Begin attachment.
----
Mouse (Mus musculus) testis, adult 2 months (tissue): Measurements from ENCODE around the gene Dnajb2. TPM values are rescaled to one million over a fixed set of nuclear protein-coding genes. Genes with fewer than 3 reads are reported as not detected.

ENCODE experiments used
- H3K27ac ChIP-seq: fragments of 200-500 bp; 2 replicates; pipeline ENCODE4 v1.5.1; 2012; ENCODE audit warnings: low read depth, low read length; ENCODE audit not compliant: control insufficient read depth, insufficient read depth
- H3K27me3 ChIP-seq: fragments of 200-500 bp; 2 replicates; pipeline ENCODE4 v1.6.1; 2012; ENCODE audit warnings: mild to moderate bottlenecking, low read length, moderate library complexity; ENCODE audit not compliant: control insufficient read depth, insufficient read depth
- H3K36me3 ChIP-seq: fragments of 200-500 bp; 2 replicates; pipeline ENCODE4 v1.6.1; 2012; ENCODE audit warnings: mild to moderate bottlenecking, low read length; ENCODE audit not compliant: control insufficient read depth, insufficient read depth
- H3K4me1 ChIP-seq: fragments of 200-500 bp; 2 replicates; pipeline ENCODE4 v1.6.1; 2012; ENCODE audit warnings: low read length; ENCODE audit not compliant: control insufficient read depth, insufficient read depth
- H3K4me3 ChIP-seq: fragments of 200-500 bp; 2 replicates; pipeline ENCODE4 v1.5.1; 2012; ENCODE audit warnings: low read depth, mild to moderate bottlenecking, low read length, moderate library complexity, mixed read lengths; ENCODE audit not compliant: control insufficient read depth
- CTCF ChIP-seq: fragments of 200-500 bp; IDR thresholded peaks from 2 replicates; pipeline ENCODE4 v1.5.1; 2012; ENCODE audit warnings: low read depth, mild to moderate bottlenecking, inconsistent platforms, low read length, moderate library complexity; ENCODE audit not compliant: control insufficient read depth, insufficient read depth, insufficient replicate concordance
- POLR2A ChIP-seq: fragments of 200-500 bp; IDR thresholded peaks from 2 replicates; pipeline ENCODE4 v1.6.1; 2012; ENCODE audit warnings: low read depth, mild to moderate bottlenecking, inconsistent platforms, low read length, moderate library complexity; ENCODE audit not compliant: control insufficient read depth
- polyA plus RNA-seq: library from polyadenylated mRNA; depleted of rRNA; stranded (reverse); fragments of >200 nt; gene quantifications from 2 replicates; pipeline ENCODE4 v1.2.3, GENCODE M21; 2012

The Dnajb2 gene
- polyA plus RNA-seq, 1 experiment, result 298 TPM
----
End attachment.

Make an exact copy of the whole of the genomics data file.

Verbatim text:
Mouse (Mus musculus) testis, adult 2 months (tissue): Measurements from ENCODE around the gene Dnajb2. TPM values are rescaled to one million over a fixed set of nuclear protein-coding genes. Genes with fewer than 3 reads are reported as not detected.

ENCODE experiments used
- H3K27ac ChIP-seq: fragments of 200-500 bp; 2 replicates; pipeline ENCODE4 v1.5.1; 2012; ENCODE audit warnings: low read depth, low read length; ENCODE audit not compliant: control insufficient read depth, insufficient read depth
- H3K27me3 ChIP-seq: fragments of 200-500 bp; 2 replicates; pipeline ENCODE4 v1.6.1; 2012; ENCODE audit warnings: mild to moderate bottlenecking, low read length, moderate library complexity; ENCODE audit not compliant: control insufficient read depth, insufficient read depth
- H3K36me3 ChIP-seq: fragments of 200-500 bp; 2 replicates; pipeline ENCODE4 v1.6.1; 2012; ENCODE audit warnings: mild to moderate bottlenecking, low read length; ENCODE audit not compliant: control insufficient read depth, insufficient read depth
- H3K4me1 ChIP-seq: fragments of 200-500 bp; 2 replicates; pipeline ENCODE4 v1.6.1; 2012; ENCODE audit warnings: low read length; ENCODE audit not compliant: control insufficient read depth, insufficient read depth
- H3K4me3 ChIP-seq: fragments of 200-500 bp; 2 replicates; pipeline ENCODE4 v1.5.1; 2012; ENCODE audit warnings: low read depth, mild to moderate bottlenecking, low read length, moderate library complexity, mixed read lengths; ENCODE audit not compliant: control insufficient read depth
- CTCF ChIP-seq: fragments of 200-500 bp; IDR thresholded peaks from 2 replicates; pipeline ENCODE4 v1.5.1; 2012; ENCODE audit warnings: low read depth, mild to moderate bottlenecking, inconsistent platforms, low read length, moderate library complexity; ENCODE audit not compliant: control insufficient read depth, insufficient read depth, insufficient replicate concordance
- POLR2A ChIP-seq: fragments of 200-500 bp; IDR thresholded peaks from 2 replicates; pipeline ENCODE4 v1.6.1; 2012; ENCODE audit warnings: low read depth, mild to moderate bottlenecking, inconsistent platforms, low read length, moderate library complexity; ENCODE audit not compliant: control insufficient read depth
- polyA plus RNA-seq: library from polyadenylated mRNA; depleted of rRNA; stranded (reverse); fragments of >200 nt; gene quantifications from 2 replicates; pipeline ENCODE4 v1.2.3, GENCODE M21; 2012

The Dnajb2 gene
- polyA plus RNA-seq, 1 experiment, result 298 TPM